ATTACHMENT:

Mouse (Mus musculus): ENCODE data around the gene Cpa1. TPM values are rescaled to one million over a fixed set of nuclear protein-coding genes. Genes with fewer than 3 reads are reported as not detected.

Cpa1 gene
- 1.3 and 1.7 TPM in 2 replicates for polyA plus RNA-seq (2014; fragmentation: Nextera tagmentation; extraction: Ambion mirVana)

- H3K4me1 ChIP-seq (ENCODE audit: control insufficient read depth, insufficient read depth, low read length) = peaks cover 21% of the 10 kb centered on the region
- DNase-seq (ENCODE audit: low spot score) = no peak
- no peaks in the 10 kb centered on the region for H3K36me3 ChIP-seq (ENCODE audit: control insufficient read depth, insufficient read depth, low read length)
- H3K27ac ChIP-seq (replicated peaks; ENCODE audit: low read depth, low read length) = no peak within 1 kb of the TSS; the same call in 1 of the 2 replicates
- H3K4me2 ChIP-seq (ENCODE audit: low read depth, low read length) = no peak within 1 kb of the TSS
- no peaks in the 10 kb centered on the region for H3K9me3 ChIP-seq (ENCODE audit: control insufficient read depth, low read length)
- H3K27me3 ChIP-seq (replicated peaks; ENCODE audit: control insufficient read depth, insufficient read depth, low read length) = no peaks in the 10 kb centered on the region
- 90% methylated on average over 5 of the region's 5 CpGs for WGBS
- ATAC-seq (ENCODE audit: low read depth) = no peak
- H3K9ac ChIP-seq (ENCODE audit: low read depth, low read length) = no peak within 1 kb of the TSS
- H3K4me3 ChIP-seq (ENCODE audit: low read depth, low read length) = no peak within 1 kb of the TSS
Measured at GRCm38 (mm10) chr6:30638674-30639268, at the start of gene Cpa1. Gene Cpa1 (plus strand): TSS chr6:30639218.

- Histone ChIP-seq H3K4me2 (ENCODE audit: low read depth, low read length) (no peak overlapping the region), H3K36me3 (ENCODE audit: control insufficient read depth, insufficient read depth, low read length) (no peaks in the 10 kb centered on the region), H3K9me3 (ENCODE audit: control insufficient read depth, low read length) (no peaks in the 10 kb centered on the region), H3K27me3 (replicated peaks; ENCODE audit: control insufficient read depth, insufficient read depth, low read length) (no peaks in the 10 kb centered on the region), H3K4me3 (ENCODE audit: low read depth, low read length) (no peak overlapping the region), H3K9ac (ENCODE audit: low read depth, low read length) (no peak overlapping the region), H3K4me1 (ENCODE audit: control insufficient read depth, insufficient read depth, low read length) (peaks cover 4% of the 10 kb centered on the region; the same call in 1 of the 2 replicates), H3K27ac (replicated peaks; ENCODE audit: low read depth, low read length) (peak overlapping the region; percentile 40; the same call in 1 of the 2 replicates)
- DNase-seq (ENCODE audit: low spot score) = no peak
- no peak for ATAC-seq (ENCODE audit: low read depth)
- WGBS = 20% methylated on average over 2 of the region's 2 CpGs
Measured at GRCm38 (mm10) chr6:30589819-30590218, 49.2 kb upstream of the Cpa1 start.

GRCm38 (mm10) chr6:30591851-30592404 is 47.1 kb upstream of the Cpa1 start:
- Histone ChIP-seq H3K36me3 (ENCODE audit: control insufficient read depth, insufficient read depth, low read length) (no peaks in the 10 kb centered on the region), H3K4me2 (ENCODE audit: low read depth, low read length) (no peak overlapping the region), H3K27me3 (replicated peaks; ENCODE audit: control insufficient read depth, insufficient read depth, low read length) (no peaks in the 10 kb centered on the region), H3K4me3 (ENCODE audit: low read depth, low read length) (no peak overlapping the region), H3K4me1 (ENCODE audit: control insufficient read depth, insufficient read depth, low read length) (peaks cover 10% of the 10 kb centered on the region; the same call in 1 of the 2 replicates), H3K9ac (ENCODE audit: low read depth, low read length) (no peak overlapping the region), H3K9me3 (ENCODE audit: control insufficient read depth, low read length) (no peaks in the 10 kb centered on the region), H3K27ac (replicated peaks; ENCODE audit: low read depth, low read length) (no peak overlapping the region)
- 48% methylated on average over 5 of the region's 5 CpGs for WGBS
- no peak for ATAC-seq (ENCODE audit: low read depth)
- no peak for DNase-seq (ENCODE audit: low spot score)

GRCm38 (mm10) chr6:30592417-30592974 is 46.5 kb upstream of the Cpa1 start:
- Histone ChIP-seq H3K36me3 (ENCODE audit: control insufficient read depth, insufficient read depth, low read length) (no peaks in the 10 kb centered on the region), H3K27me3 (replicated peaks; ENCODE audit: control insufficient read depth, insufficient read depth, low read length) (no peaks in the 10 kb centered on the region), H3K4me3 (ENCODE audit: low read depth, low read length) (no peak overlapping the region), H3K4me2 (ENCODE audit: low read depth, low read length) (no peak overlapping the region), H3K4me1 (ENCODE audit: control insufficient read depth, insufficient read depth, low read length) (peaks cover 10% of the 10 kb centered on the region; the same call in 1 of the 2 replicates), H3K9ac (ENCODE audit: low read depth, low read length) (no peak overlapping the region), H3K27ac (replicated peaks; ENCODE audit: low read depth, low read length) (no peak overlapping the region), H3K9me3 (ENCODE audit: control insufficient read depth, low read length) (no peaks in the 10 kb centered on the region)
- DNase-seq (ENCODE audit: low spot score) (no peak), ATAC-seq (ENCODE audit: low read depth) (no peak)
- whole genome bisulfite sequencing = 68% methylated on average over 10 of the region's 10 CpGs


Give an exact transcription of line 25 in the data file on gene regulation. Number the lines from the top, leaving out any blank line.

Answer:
- no peak for DNase-seq (ENCODE audit: low spot score)